Another idea inspired by lean was consistency in improving the Agile organisation.

6. Design Thinking

To understand the customer’s point of view, workshops inspired by design thinking were run. CX (customer experience) and UX (user experience) philosophies were drawn on to create the customer-centric organisation design. CX and UX practices are also being absorbed by Agile teams operating in that structure.

7. DevOps

Google and a DevOps approach heavily inspire the broader digital transformation. One of the goals is to increase automation, as well as SRE (Site Reliability Engineering) initiatives were undertaken.

The DevOps approach is valuable in addressing the challenge of technical debt. Like all well-established financial and insurance companies, legacy IT systems are integral to providing customer service, offering insurance products and organisational operations. Fortunately, the company under transformation treats technical debt very seriously and addressing it is considered one of its strategic programmes. As progress is made, the company is moving closer to the DevOps model.


As part of the portfolio view of the organisation and to create transparency and alignment, the leadership team created OKR (Objectives and Key Results). The process of creating them highlighted a challenge for leadership to align the priorities across them strategically. Eventually, six objectives were agreed on at the whole company level, which is a significant improvement in driving focus across the entire organisation on what matters the most. These OKR marked the beginning of the broader adoption of OKR within the organisation, where every Value Stream and every team is engaged in crafting the objectives and regularly inspecting their progress towards them. The OKR are also the starting point for any larger planning and collaboration events like the Big Room Planning.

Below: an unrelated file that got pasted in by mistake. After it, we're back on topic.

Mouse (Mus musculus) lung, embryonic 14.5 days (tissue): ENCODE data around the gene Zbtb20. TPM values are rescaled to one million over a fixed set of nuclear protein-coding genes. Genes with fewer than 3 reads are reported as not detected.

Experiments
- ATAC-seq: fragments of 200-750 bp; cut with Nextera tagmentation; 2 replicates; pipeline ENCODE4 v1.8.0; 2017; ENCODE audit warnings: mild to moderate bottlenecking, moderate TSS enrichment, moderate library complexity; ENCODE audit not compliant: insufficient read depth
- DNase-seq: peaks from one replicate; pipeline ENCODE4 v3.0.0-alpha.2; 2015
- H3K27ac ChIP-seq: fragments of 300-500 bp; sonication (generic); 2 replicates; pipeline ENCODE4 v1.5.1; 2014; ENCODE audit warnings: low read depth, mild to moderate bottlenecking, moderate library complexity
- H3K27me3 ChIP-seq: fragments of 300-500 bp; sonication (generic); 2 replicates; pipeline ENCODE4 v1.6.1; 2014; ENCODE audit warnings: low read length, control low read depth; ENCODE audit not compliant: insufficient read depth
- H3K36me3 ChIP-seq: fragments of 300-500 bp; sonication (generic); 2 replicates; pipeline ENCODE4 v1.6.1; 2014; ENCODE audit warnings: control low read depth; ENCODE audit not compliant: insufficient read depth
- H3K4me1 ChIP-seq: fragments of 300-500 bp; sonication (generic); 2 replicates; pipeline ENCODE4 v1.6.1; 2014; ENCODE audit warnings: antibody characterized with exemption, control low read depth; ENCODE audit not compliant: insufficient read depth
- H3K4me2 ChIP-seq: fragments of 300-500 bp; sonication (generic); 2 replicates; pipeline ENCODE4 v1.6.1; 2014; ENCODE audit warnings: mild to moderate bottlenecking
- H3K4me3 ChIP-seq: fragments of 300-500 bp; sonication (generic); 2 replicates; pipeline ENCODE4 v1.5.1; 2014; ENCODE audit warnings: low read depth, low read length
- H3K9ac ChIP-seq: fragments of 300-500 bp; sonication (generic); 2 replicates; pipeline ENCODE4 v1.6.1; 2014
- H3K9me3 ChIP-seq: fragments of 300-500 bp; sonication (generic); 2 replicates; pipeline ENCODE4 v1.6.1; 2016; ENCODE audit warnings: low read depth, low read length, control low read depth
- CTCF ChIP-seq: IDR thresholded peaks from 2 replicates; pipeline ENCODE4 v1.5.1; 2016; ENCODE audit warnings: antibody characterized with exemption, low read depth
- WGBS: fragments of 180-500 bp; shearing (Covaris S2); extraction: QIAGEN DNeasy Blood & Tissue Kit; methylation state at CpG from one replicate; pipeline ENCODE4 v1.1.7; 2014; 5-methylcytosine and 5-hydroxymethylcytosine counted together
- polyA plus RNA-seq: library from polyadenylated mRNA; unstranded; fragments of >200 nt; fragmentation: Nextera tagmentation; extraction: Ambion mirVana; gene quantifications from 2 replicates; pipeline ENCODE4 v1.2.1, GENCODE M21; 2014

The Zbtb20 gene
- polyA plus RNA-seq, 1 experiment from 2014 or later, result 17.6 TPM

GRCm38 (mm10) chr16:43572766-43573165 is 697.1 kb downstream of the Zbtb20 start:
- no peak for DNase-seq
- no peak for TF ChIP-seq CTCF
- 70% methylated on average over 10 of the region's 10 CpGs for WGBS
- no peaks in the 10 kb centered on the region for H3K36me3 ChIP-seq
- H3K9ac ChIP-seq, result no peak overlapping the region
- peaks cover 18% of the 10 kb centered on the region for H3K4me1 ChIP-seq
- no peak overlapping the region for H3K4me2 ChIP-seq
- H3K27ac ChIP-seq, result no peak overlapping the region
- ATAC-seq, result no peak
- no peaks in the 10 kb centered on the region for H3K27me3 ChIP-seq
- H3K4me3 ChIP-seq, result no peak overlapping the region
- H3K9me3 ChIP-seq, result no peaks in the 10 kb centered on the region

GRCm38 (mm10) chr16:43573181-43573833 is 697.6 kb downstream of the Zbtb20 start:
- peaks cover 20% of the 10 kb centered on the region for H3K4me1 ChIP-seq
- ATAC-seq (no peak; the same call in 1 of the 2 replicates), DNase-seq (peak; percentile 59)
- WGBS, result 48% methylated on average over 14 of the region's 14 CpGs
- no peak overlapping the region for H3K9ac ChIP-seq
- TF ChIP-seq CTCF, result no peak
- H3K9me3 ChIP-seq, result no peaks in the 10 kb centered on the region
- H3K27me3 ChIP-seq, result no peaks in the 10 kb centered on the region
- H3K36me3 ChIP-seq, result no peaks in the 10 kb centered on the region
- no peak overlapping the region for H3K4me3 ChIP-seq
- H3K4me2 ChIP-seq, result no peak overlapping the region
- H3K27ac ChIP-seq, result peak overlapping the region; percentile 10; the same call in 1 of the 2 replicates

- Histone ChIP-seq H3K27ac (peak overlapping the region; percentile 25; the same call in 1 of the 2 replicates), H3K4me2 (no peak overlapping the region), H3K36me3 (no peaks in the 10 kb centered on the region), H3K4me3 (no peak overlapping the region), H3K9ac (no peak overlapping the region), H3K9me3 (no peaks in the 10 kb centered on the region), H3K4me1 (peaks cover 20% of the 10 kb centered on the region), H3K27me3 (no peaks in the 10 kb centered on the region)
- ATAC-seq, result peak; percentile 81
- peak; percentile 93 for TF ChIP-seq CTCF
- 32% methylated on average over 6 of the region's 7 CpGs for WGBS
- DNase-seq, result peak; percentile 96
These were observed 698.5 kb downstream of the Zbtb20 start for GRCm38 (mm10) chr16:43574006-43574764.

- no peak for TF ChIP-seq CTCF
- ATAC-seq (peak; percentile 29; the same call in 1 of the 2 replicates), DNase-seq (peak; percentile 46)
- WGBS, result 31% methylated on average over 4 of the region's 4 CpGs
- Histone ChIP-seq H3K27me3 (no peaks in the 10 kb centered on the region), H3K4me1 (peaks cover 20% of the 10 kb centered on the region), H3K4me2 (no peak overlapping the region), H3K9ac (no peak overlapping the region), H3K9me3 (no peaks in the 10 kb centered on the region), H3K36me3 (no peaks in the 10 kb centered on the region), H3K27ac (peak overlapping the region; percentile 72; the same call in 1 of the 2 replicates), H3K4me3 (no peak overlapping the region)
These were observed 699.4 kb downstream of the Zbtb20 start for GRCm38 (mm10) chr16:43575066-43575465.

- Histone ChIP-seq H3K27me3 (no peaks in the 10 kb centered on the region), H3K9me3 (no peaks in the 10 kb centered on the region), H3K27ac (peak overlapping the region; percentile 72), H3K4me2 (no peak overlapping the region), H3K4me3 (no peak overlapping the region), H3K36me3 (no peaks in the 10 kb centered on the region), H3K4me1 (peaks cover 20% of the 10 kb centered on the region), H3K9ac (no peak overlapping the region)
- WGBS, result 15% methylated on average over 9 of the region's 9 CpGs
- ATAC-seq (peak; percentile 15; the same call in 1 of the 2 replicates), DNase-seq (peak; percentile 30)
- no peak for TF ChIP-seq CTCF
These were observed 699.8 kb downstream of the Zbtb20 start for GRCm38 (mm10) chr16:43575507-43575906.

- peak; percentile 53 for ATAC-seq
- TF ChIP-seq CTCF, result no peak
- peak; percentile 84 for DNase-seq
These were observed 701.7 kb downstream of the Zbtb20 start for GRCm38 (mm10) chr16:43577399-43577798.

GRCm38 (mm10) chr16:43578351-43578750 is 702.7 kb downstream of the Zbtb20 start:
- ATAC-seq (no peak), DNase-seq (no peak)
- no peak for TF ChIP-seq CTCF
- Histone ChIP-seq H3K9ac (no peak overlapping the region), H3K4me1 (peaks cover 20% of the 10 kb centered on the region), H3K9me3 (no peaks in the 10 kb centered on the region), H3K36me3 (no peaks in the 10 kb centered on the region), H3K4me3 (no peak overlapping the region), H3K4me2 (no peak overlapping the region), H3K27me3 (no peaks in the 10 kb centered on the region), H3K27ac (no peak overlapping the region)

If no challenges emerge in an Agile transformation, it’s not done correctly. One of the benefits of agility is making transparent difficulties so you can resolve them.

The principle-based approach helped overcome the most common challenges of adopting and scaling Agile. Challenges such as organisation resistance, insufficient leadership participation or inconsistent application across teams are visibly less problematic than in many other companies undergoing Agile transformation.

Challenges experienced when adopting and scaling Agile chart

This does not mean that there were no challenges in the transformation! In addition to their principled approach, the leadership team is committed to transparency in the organisation’s challenges. This commitment to transparency reminds the organisation of the value of solving challenges and increasing overall organisational agility. The subsections below present the seven major challenges faced in the transformation so far.

1. Inconsistencies while defining an Agile organisation model

While the blended Agile model chosen through principles gave a head start in the transformation, it also brought inconsistencies between the approaches, roles and methods. By all means, overcoming those inconsistencies was and still is not a straightforward process. The logistics of consultations and finding solutions by the organisation contributed to the difficulties – the company embraced participatory decision-making, which sometimes led to lengthy discussions of very large groups. The more people affected by the discussed issue, the higher risk of controversies, but it gives back in the quality of the decisions. Facilitating such discussions by the Transformation Team was crucial in reaching satisfactory results.

2. Ownership of IT systems

Shifting from traditional and separate IT and business departments to organising around customer value created a question of ownership over IT systems. Value Streams and teams are empowered to do all necessary to deliver value to their customers. This means that various teams or Value Streams may modify the same IT systems to achieve their business objectives. Questions on who is responsible for the IT infrastructure and its elements posed a risk to business operations. The following issues were discussed: